switch cuts neutral for light

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  #1  
Old 10-13-02, 07:17 AM
J
jayrichmond
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Question switch cuts neutral for light

I went to install a new light over our breakfast bar. I cut the power, disconnected the old light then I restored the power to check the wiring. So I tried my test lamp across the hot wire and the neutral, not the ground, and to my surprise it lights very dimly. What I found was that the hot wire was still hot no matter what position the switch was in. So then I tried the neutral, it is indeed the wire that some fool had hooked up to the switch. This indeed sounds like a job for my electrician. I guess I'm checking to make sure with others that I am correct about this. The hot wire should always be the one connected to the switch. Since this circuit goes to a light fixture I'm sure that this type of wiring could cause a small power drain. Thanks in advance for any suggestions.
 
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  #2  
Old 10-13-02, 07:45 AM
J
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Your analysis is partially correct. Yes, the neutral should never be connected to the switch -- it should always be the hot. However, if there is one white and one black connected to the swtich, then that white is NOT a neutral. Do not assume that all white wires are neutral.

But even if the neutral is incorrectly switched, there should be no glow on the tester with the switch off. And there should be no power drain.

Something else is going on here.

Were you extremely careful to connect the new fixture to exactly the same wires that the old one was? And were you careful not to disconnect any connections except the ones connected to the old light? I hope you didn't make the mistake of assuming that black-to-black and white-to-white is always the proper way to connect a light.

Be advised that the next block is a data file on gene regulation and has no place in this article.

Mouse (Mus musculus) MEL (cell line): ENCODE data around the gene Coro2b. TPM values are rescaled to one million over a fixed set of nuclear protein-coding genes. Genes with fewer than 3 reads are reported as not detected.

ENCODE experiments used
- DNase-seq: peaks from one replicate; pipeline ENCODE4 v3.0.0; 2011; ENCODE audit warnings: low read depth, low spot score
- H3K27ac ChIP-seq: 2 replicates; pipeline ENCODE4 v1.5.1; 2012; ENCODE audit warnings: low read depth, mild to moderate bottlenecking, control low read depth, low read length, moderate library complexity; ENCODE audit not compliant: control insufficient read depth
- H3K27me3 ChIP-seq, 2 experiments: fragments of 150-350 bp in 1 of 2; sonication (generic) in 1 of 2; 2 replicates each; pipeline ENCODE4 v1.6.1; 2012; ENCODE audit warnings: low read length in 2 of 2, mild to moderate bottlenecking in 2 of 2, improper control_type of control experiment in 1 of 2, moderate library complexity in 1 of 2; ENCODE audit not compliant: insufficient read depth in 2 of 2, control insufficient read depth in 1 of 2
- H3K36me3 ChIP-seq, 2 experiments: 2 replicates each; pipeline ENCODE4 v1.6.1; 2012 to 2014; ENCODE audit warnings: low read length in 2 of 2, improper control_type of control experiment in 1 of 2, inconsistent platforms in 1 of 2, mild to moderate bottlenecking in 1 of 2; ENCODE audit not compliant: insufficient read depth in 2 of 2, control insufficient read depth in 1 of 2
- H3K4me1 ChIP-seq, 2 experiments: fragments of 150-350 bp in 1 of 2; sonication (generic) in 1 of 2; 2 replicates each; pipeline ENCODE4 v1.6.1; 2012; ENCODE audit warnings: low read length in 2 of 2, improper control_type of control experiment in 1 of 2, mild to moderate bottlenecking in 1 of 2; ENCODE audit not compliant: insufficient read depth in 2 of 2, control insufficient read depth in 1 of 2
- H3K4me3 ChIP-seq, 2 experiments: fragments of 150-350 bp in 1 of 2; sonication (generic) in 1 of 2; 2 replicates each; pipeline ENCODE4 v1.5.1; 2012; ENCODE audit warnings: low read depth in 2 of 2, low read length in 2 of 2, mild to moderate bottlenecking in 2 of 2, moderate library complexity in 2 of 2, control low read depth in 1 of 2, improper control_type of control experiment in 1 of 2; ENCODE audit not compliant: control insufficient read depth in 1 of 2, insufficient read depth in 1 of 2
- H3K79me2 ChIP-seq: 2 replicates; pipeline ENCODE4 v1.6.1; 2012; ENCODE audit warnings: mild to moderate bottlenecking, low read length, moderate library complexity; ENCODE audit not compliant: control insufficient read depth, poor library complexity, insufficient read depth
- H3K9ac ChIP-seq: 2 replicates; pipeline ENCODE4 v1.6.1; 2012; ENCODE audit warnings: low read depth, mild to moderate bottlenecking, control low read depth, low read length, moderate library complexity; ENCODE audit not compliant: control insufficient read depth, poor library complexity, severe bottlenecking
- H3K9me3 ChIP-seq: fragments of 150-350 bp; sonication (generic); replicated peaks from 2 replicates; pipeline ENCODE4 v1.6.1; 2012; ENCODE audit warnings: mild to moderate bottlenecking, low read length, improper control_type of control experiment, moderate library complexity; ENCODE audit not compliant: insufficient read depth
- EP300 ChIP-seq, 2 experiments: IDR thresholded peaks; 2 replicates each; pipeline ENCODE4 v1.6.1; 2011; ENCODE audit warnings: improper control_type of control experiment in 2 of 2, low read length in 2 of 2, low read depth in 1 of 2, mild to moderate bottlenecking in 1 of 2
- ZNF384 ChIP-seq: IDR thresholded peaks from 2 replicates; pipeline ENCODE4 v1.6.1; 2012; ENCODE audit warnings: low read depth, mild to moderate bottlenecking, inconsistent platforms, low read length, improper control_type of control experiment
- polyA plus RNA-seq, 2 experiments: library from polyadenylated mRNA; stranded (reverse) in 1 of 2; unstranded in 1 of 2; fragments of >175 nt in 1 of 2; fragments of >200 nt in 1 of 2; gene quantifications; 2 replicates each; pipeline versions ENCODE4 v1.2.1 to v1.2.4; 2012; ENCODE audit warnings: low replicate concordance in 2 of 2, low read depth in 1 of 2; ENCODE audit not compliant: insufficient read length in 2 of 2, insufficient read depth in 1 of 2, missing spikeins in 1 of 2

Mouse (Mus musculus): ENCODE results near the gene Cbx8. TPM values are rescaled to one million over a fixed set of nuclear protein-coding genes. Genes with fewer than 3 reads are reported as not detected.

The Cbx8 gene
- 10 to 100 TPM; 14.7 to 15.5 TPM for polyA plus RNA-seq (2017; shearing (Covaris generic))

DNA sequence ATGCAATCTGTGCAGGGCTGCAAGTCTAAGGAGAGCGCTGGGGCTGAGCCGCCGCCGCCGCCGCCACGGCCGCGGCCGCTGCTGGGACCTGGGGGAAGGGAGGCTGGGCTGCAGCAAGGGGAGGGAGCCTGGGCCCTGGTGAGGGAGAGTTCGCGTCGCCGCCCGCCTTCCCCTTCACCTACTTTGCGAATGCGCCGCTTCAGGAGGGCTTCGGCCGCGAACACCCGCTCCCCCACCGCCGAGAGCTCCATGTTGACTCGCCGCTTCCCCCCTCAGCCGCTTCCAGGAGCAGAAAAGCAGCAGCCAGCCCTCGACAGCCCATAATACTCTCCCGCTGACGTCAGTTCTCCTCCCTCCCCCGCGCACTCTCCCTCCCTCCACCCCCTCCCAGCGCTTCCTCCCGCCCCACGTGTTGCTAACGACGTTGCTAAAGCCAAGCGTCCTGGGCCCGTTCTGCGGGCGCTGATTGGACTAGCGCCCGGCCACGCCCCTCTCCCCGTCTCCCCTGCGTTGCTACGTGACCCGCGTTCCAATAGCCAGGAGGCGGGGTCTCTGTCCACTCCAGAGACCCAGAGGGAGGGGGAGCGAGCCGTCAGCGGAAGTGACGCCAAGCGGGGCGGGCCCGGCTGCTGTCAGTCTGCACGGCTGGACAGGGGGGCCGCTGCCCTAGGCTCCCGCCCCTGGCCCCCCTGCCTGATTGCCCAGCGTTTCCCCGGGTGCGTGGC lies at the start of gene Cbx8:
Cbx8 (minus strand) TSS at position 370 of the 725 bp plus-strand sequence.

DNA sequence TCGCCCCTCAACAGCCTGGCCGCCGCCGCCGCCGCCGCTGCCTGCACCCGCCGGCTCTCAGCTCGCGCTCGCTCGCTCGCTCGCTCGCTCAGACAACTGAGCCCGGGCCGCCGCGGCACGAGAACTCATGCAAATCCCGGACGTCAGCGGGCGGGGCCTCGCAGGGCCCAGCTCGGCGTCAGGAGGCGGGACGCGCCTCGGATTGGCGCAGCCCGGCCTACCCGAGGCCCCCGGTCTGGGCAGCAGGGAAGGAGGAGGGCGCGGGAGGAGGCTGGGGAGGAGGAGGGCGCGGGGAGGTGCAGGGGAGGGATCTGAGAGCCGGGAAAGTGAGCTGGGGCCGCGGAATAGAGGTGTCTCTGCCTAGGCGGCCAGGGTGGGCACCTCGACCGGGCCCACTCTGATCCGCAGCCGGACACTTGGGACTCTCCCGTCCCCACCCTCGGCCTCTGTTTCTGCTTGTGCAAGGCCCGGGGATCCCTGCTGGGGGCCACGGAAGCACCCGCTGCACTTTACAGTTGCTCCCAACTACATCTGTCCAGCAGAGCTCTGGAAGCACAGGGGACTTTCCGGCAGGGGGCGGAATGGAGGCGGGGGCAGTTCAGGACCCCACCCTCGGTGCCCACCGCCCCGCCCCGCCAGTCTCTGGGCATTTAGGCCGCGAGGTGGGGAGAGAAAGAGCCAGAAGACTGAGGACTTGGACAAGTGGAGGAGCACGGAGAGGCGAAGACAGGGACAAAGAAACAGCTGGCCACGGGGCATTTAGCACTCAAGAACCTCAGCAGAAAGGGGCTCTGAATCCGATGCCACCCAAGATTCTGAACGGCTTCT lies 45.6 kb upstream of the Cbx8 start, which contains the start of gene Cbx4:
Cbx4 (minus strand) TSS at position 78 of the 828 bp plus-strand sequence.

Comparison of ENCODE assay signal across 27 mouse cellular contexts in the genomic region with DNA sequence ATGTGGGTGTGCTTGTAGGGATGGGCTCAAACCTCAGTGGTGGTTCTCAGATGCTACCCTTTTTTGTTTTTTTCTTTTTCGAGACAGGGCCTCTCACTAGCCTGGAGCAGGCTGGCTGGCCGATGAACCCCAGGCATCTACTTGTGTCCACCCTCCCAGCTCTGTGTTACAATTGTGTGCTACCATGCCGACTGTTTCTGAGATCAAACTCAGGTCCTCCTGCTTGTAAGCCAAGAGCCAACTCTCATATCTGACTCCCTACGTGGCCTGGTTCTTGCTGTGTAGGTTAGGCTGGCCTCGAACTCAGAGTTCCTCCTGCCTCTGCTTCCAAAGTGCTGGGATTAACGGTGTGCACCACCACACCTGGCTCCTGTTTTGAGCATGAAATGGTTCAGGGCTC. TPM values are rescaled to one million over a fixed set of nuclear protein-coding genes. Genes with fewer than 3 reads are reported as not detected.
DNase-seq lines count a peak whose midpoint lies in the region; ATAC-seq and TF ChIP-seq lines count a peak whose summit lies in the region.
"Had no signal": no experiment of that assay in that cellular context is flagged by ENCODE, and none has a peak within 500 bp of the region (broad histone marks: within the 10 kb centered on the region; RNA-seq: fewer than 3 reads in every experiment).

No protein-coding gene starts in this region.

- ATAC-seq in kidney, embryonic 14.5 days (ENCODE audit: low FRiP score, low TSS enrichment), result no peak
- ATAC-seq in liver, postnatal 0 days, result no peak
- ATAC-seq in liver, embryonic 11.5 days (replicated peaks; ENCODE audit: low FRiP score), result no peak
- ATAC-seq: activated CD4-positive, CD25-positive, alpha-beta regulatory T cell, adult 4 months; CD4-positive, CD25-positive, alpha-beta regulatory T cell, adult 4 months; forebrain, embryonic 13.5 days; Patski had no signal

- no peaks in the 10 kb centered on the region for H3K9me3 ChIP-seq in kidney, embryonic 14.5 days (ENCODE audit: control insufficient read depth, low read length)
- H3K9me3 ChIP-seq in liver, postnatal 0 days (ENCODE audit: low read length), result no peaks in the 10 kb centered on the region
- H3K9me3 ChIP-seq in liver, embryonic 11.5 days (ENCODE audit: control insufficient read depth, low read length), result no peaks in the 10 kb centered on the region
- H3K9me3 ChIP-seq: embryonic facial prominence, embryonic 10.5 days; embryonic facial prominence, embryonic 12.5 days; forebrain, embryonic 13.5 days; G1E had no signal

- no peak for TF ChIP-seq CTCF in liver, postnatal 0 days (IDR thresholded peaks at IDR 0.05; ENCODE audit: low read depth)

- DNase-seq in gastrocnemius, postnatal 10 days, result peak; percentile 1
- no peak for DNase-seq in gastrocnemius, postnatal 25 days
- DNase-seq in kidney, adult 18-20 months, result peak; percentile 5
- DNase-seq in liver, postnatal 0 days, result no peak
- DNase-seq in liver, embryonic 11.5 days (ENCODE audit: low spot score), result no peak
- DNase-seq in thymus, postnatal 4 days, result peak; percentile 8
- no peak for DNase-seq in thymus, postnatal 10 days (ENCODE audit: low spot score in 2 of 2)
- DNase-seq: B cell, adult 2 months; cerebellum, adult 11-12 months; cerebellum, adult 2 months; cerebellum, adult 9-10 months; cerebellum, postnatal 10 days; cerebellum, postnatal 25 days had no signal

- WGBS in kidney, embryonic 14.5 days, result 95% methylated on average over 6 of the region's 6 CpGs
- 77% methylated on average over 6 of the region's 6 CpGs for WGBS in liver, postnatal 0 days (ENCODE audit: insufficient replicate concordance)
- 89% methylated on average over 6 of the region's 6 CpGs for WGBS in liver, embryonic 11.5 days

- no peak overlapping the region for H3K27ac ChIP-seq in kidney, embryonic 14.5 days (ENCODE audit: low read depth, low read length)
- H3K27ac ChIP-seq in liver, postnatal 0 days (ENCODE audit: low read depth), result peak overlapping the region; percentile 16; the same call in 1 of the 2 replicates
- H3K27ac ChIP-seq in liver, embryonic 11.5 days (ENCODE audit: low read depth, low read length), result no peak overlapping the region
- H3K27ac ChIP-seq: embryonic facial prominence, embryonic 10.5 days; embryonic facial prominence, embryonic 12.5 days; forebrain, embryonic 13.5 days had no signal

Can you provide more details? We will be able to spot the problem if your descriptions are good enough.
 
  #3  
Old 10-13-02, 07:59 AM
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jayrichmond
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Thanks for your reply. I did not yet install the new fixture. I do understand that at the switch the wire is only used to complete the circuit so the white and black are used as a loop for the hot wire. Believe me I never assume, that's why I use my test lamp and my test meter. I like to check all my circuits before I reconnect. The test lamp does glow dimly at the fixture with the switch in the off position and the hot wire is hot regardless of the switch position. Only the neutral wire is "switched". So, does it sound like a job for my electrician to run the wire correctly?
 
  #4  
Old 10-13-02, 08:01 AM
J
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I agree. Time to call the electrician. You have something strange going on. Let us know what the electrician finds.
 
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